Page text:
Waylon Lewis, founder of elephant magazine, now & host of Walk the Talk Show with Waylon Lewis, is a 1st generation American Buddhist “Dharma Brat." Voted #1 in U.S. on twitter for #green two years running, Changemaker & Eco Ambassador by Treehugger, Green Hero by Discovery’s Planet Green, Best (!) Shameless Self-Promoter at Westword's Web Awards, Prominent Buddhist by Shambhala Sun, & 100 Most Influential People in Health & Fitness 2011 by "Greatist", Waylon is a mediocre climber, lazy yogi, 365-day bicycle commuter & best friend to Redford (his rescue hound). His aim: to bring the good news re: "the mindful life" beyond the choir & to all those who didn't know they gave a care. | His first book, Things I would like to do with You, is now available.


16 Responses to “The Vajra Regent, Osel Tendzin: Photos of an American Buddhist Dharma Heir.”

  1. Muffie Noble says:

    Waylon, thanks for this! I loved the Regent too — and like you, took Refuge vow with him, and Bodhisattva vow with the Vidyadhara. It was the Regent who gave me the first glimpse of the nature of mind, though at the time (1979, in Chicago) I couldn’t have said that’s what it was.

    Your comparison to Icarus is so apt. At the same time, being gay myself, I have often explained his fall to myself in terms of his being unable to embrace his homosexuality. Just ordinary attraction to his own sex, nothing special. And oh what a price he — and others! — paid for that.

    All my best, and again, thanks!

    Muffie Noble

  2. Lindsey says:

    Waylon, I really appreciate this post as someone new to Buddhism and still exploring. What you wrote about those outside of your community is exactly true. I went on Wikipedia when I first heard of Shambhala and read its brief entry of Tendzin which didn’t provide a flattering picture. So I appreciate your personal tale of your childhood to receive more of the story. It sounds like this man gave you many gifts in your youth (and I love how I now understand the Tintin connection!). And what you summarized about men and power is so true, this is of course not unique to the Buddhist community and a good reminder of that. Thanks also for the many links, another good (and better!) way to learn than Wikipedia. With gratitude to you for sharing your honesty, humble, loving story.

  3. admin says:

    The below discussion caused me to edit my above mention of JFK etc and make it a bit more accurate.

    Hi Waylon,

    Yes, you can use my points. I’m too tired to edit them right now (it’s 3:40 AM here), but you can use them if you really think you want to open this can of worms on elephant at this point. I still have my doubts about whether it is worth it. I would appreciate your not publishing my name in association with these comments.

    If your mother went to the 1976 seminary (I think she did, but can’t remember), and you accompanied her, then that’s where you and I probably first met. In any case, I don’t particularly want to get into another row with the die-hard Regent supporters. I simply wanted to point out that I don’t think the Regent is in the same category as MLK, Jr, and JFK.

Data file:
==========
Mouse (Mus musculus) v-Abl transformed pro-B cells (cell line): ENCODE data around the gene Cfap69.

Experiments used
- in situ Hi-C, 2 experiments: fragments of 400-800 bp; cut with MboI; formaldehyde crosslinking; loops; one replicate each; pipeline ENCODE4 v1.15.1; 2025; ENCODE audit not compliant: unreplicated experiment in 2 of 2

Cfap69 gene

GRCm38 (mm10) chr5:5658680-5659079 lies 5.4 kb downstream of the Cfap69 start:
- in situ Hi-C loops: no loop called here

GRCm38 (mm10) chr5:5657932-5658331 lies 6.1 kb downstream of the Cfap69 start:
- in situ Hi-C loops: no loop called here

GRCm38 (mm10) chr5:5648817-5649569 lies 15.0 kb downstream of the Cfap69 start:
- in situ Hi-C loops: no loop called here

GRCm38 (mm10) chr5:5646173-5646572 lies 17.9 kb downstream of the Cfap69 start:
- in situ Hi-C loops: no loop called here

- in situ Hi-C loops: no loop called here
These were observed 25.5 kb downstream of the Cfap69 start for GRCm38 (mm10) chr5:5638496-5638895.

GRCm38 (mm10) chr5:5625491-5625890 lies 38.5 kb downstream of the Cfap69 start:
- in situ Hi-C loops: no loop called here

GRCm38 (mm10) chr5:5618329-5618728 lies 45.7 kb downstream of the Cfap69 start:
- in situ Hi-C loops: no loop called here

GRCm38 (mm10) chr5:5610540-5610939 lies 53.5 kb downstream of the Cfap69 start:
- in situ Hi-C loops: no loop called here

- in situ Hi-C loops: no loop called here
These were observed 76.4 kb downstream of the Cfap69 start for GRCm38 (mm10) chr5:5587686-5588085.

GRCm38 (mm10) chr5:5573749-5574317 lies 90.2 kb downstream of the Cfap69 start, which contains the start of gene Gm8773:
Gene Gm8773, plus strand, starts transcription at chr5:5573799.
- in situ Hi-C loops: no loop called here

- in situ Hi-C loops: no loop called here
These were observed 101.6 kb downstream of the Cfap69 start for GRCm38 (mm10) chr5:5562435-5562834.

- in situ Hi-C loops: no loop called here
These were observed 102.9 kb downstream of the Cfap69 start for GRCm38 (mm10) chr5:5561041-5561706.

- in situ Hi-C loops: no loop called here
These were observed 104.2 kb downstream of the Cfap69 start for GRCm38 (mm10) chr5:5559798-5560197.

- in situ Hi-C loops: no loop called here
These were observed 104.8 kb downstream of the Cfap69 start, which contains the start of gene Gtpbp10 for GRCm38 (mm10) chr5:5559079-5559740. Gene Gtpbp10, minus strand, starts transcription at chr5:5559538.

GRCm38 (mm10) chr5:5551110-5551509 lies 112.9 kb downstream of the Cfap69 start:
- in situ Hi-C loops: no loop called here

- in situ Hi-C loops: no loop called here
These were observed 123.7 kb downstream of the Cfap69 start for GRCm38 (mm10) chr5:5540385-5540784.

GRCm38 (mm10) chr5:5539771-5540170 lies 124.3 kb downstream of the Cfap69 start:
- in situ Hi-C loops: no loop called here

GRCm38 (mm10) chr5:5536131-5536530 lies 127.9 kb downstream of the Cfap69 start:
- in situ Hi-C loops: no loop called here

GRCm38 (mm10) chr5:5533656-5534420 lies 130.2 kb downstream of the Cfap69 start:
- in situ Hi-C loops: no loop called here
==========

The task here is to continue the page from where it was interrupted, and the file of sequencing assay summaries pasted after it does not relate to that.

Dear Waylon,

    No. I still think you are comparing apples and oranges. ‘Illicit affairs’ are a conventional Christian notion associated with extramarital affairs. That is not a Tibetan Buddhist notion. Tibetans don’t observe that kind of morality, from what I’ve heard. However, there IS a prohibition against ‘sexual misconduct,’ particularly against Buddhist teachers taking sexual advantage of their students. Sexual misconduct is one of the prohibited activities in the basic Buddhist precepts.

    Now, one could argue that Trungpa Rinpoche committed sexual misconduct, and so why shouldn’t the Regent? However, there was a difference between VCTR’s sexual liaisons and VROT’s. The former had no sense of compulsion, whereas the latter did. VROT took heterosexual males and seduced them, compelling them to cross the gender line against their will and inclination, and causing them confusion and shame. I observed this closely among my friends. The girls who fell into Rinpoche’s bed did it very willingly. They were lined up to be consorts. That was not the case with the boys that VROT took advantage of.

    So, Waylon, do you really want to open up this can of worms by making a comparison between VROT and MLK and JFK? I doubt that it is worth it. It will not excuse VROT in the eyes of many who were close to the situation.

    Best wishes, XX

    Thanks! The point I was clumsily trying to make was that they all had illicit affairs, not that they were assassinated…does that change your mind if I amend what I was trying to point out? – Waylon

    Dear Waylon,

    I appreciate what you are doing at elephant very much and want to thank you. I also appreciate your heartfelt memories and tribute to the Vajra Regent. Nothing seemed off until the very end. I’m sure others have pointed out that it seems inappropriate to compare the Regent to MLK, Jr. and JFK. They were assassinated – probably with the involvement of the CIA. They did not do something stupid out of arrogance and contract the HIV virus, and then defy their guru’s orders and continue to have unprotected sex with students. (I happen to have heard the story about how he contracted AIDS. I heard it from the kasung who was driving his limo at the time.)